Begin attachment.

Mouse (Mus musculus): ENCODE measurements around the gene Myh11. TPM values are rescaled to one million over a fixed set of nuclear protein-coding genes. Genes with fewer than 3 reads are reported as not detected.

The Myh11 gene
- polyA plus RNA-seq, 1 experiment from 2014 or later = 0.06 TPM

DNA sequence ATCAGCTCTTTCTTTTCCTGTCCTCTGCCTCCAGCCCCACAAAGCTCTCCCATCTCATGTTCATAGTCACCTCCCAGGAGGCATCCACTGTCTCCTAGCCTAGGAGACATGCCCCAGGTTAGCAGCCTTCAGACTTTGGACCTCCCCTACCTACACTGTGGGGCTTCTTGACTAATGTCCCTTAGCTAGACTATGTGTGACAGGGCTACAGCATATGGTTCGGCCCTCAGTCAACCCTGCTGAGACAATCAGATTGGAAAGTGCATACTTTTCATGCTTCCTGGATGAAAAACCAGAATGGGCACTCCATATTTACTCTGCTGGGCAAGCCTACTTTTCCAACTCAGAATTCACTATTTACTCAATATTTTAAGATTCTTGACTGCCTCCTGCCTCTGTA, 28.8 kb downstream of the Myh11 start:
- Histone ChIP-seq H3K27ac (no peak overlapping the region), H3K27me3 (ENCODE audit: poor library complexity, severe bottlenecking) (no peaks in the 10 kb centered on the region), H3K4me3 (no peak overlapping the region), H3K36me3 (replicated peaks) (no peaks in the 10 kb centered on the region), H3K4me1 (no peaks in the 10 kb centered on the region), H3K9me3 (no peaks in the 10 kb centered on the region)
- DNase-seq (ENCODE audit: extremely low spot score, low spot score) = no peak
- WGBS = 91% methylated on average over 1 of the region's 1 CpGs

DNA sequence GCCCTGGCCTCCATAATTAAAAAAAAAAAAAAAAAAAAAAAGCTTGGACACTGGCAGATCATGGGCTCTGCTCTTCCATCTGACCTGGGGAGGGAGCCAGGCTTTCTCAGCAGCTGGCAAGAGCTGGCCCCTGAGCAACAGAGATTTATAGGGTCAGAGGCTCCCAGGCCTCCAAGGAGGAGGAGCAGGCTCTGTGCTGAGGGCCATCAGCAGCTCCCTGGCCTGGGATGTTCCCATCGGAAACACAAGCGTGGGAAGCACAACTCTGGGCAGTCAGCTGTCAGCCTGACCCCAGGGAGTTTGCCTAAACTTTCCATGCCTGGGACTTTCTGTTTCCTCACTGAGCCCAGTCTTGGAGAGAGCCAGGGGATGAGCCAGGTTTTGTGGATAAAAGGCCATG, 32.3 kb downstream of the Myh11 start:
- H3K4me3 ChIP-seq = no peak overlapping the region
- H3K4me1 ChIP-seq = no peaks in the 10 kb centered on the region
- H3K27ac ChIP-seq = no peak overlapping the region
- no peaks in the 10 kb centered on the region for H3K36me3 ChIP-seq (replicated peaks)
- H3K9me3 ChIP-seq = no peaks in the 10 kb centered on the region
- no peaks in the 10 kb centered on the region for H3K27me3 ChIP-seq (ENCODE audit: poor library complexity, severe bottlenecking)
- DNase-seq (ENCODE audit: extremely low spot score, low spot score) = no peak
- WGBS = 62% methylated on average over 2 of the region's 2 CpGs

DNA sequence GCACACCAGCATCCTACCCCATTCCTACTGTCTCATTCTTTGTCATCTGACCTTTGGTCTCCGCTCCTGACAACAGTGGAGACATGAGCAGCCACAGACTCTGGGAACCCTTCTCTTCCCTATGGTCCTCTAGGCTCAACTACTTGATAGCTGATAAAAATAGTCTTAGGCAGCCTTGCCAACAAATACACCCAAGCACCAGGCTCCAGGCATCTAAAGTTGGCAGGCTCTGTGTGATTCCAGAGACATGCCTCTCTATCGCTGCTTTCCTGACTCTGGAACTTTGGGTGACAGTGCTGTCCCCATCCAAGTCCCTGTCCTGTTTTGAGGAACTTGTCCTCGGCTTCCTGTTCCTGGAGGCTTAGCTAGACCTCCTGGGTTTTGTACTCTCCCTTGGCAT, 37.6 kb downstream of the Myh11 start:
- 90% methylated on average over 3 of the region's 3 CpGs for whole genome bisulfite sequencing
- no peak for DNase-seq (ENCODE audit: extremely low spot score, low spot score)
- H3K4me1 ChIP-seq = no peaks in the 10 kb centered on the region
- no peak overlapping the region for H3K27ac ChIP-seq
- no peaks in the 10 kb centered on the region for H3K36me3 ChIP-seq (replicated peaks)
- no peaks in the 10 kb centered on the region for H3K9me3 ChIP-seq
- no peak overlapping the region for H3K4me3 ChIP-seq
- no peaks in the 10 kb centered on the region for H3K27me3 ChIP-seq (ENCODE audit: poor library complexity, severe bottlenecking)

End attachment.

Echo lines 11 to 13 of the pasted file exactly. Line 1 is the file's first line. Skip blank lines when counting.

- H3K27ac ChIP-seq = no peak overlapping the region
- no peaks in the 10 kb centered on the region for H3K36me3 ChIP-seq (replicated peaks)
- H3K9me3 ChIP-seq = no peaks in the 10 kb centered on the region